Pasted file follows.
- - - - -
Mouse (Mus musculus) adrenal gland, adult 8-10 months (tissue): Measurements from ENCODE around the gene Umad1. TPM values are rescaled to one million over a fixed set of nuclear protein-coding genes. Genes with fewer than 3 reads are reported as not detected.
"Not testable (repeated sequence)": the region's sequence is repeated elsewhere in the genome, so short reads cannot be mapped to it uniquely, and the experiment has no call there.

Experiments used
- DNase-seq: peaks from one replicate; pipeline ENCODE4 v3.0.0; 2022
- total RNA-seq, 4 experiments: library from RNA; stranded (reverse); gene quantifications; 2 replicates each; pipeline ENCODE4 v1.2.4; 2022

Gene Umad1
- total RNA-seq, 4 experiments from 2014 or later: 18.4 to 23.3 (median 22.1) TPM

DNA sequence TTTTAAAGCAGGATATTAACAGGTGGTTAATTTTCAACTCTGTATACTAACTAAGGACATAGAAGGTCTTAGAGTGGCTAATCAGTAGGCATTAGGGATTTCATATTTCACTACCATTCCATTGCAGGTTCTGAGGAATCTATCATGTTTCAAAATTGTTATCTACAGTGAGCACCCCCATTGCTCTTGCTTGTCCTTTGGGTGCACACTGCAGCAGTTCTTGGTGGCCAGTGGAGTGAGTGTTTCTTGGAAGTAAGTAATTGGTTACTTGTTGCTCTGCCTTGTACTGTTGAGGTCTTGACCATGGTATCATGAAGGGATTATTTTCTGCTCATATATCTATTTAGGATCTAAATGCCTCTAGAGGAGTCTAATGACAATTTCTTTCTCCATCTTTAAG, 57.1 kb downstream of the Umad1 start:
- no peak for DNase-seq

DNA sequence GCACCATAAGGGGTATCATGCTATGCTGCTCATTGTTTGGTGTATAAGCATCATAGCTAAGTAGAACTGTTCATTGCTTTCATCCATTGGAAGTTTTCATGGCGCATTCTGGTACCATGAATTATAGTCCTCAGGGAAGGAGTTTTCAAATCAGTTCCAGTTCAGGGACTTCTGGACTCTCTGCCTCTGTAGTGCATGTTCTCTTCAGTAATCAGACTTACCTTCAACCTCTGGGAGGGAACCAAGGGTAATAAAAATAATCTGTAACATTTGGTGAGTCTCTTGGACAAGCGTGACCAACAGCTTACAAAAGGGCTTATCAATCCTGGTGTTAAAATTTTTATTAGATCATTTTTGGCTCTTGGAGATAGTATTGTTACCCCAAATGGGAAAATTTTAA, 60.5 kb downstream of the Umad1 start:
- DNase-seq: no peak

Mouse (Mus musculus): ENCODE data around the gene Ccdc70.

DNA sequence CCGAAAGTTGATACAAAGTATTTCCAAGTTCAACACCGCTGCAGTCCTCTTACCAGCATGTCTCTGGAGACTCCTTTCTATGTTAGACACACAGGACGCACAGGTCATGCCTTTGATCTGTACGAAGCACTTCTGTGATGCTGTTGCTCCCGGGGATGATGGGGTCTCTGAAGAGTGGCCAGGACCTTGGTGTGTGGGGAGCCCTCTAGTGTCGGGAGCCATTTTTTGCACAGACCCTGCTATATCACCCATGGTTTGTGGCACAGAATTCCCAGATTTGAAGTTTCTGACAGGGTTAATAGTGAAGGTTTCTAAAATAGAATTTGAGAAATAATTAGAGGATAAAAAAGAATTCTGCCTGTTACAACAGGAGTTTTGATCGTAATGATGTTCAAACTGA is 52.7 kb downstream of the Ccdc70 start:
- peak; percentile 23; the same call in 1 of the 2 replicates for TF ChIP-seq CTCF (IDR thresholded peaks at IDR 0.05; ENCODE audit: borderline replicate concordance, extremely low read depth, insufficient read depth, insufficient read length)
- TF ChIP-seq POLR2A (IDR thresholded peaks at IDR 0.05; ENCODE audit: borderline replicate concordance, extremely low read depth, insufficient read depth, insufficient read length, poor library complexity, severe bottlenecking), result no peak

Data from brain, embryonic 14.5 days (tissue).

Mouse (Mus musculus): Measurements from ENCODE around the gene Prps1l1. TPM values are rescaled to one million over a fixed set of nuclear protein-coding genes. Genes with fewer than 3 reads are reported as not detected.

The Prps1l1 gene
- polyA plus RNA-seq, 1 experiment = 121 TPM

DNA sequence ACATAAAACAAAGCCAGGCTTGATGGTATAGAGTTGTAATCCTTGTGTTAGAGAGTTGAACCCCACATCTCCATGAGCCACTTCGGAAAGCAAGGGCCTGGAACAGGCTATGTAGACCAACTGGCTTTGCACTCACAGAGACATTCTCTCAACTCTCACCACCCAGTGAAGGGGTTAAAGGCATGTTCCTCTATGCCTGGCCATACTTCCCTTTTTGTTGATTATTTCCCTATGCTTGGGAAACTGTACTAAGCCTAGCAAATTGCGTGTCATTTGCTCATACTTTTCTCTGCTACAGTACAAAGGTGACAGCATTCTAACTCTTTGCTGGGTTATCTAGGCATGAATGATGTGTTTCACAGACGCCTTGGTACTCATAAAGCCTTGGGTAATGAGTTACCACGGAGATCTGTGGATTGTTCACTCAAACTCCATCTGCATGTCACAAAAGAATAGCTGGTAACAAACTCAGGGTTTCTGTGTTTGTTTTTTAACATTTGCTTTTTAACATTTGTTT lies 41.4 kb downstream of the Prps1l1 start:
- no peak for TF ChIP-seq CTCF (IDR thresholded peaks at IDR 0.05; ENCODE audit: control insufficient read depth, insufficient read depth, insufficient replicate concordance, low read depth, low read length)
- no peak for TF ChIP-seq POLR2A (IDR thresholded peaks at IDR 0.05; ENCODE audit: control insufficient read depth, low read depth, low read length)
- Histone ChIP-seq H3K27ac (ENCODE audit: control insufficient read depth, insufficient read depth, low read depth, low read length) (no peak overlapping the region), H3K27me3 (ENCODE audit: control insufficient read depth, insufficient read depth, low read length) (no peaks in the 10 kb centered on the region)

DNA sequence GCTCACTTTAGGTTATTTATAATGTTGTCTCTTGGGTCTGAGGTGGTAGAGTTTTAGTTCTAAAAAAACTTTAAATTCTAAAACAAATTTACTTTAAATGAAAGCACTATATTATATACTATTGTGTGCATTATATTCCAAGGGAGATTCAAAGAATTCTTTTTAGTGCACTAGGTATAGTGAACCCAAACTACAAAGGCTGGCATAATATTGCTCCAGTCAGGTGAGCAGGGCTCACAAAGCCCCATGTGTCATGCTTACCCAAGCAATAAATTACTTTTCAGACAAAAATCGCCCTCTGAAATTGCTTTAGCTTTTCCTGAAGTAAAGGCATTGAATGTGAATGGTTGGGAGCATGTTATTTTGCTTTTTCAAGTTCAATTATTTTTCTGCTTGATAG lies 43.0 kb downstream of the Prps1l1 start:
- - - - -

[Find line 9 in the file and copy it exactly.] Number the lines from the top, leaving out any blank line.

- no peak for DNase-seq